With the trend toward e-signature pads growing, it is time to present the key points of electronic signature law and establish general best practices regarding their use and disclosure — many of which apply to traditional manual rental agreements as well.
RENTAL AGREEMENT BEST PRACTICES
According to Leslie Pujo, attorney/owner at LaPlaca Pujo, PC, counter agents should be instructed to verbally disclose to renters that CDW, SLI, PAI, PEC, Roadside Assistance and other products are optional, and that CDW and optional insurance products may duplicate a renter’s other coverage.
Pujo recommends making available a paper copy of terms and conditions and other pre-printed forms for renters to review before they sign a rental agreement on paper or by e-signature pad.
She also recommends that at the end of the transaction counter agents identify and review all parts of the rental agreement with the renter and communicate total charges and optional product selections.
Careful attention to these procedures and policies is even more important when using electronic signature pads, Pujo says.
To help renters clearly see what options they are accepting or declining, especially on the electric signature pads, it is important for the verbiage to stand out. For example, the words “accept” and “decline” could be uppercased and/or bolded, says Angela Margolit, president of Bluebird Auto Rental Systems.
SUCCESS WITH ELECTRONIC SIGNATURE PADS
Chris Barber, director of information technology for NextCar and Rent-A-Wreck, says that NextCar has had fewer customer inquiries and complaints since switching its rental agreement to electronic signature pads a year and a half ago.
NextCar’s electronic rental agreement is broken into separate sections, including estimated charges, return date, additional renters and sections for each type of coverage, says Barber.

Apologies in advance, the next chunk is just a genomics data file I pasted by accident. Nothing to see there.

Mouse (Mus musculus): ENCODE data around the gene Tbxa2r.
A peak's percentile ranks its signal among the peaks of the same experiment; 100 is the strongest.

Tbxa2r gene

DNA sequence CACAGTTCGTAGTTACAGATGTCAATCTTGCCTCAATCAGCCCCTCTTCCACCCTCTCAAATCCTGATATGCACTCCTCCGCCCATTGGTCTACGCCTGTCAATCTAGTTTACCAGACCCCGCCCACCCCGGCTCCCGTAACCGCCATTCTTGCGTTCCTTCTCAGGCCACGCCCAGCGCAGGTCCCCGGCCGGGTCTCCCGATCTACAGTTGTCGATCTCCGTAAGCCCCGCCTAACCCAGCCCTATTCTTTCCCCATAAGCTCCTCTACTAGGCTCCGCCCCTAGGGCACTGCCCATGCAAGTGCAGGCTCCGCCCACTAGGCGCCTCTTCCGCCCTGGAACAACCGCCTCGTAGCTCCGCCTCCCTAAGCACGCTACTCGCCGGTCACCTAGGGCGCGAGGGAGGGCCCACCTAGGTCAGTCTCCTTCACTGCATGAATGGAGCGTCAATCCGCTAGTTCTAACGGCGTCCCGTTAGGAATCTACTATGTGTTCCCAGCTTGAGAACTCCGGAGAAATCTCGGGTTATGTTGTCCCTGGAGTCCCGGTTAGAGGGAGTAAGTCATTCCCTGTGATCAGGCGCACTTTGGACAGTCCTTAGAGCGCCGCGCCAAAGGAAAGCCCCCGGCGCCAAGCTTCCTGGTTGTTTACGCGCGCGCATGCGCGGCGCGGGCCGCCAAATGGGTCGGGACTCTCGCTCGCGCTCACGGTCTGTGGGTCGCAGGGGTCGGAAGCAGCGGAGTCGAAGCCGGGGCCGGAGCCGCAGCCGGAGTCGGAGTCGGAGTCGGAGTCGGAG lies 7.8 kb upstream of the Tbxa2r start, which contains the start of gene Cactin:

While going through the e-signature pad process, customers select “agree” or “decline” and initial for all the key portions of the rental agreement. For example, customers have to initial whether they are accepting or declining the Rent A Toll product, says Barber. When they click “confirm,” it takes them to the next screen, and the final screen requires their signature.
“Customers have to not only initial but also click ‘confirm,’ so they are driving the speed of the process,” says Barber, adding that this instills a comfort level and sense of ownership with the customer. “It kind of slows down the process so there is good dialogue between our agent and the customer, alleviating any possible confusion.”
In addition, the e-signature pad process helps keep NextCar’s agents on task, says Barber. Using Bluebird’s RentWorks program, agents initiate the signature process and set up the rental agreement. The agent’s computer screen displays a mimicked version of what the customer sees on the e-signature pad.
Throughout the process, the agents know the customers’ exact location on the contract and can help address any questions on each page.
“We are having the same conversations [as we did with a printed contract] but at the customer’s pace,” says Barber. “And the customer has a better visual aid for each portion of the contract.”
Customers leave with their own initialed and signed paper copy. That contract becomes a permanent record but can be amended if they come in to make a change, in which they initial and sign again.